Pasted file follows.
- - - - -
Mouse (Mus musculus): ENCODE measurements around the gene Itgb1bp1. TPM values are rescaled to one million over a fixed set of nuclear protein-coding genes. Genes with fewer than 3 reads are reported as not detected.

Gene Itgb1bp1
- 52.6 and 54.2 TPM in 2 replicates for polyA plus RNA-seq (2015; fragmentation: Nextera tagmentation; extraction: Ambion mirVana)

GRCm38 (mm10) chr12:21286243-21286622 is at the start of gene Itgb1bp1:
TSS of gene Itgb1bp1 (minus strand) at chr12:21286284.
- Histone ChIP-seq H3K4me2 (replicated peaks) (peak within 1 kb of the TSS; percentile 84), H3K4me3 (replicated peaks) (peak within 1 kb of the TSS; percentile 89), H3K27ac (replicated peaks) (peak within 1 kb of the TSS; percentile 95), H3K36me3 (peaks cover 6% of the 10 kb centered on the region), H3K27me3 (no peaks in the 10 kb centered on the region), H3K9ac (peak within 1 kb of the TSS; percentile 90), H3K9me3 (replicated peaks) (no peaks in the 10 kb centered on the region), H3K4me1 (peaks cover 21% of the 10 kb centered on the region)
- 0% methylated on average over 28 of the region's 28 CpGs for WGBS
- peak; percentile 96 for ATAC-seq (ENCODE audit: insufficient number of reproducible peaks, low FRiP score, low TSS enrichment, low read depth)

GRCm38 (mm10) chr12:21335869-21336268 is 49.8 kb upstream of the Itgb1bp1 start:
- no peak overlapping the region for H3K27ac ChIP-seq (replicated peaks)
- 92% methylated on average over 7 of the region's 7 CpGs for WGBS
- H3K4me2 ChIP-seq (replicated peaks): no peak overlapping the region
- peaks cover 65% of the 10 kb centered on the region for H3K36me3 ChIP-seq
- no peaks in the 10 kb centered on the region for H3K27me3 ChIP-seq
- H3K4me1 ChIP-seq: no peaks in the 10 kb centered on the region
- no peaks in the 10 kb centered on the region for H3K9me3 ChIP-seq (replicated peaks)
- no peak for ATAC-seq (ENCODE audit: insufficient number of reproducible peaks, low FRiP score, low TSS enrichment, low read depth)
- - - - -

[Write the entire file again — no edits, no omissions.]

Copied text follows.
Mouse (Mus musculus): ENCODE measurements around the gene Itgb1bp1. TPM values are rescaled to one million over a fixed set of nuclear protein-coding genes. Genes with fewer than 3 reads are reported as not detected.

Gene Itgb1bp1
- 52.6 and 54.2 TPM in 2 replicates for polyA plus RNA-seq (2015; fragmentation: Nextera tagmentation; extraction: Ambion mirVana)

GRCm38 (mm10) chr12:21286243-21286622 is at the start of gene Itgb1bp1:
TSS of gene Itgb1bp1 (minus strand) at chr12:21286284.
- Histone ChIP-seq H3K4me2 (replicated peaks) (peak within 1 kb of the TSS; percentile 84), H3K4me3 (replicated peaks) (peak within 1 kb of the TSS; percentile 89), H3K27ac (replicated peaks) (peak within 1 kb of the TSS; percentile 95), H3K36me3 (peaks cover 6% of the 10 kb centered on the region), H3K27me3 (no peaks in the 10 kb centered on the region), H3K9ac (peak within 1 kb of the TSS; percentile 90), H3K9me3 (replicated peaks) (no peaks in the 10 kb centered on the region), H3K4me1 (peaks cover 21% of the 10 kb centered on the region)
- 0% methylated on average over 28 of the region's 28 CpGs for WGBS
- peak; percentile 96 for ATAC-seq (ENCODE audit: insufficient number of reproducible peaks, low FRiP score, low TSS enrichment, low read depth)

GRCm38 (mm10) chr12:21335869-21336268 is 49.8 kb upstream of the Itgb1bp1 start:
- no peak overlapping the region for H3K27ac ChIP-seq (replicated peaks)
- 92% methylated on average over 7 of the region's 7 CpGs for WGBS
- H3K4me2 ChIP-seq (replicated peaks): no peak overlapping the region
- peaks cover 65% of the 10 kb centered on the region for H3K36me3 ChIP-seq
- no peaks in the 10 kb centered on the region for H3K27me3 ChIP-seq
- H3K4me1 ChIP-seq: no peaks in the 10 kb centered on the region
- no peaks in the 10 kb centered on the region for H3K9me3 ChIP-seq (replicated peaks)
- no peak for ATAC-seq (ENCODE audit: insufficient number of reproducible peaks, low FRiP score, low TSS enrichment, low read depth)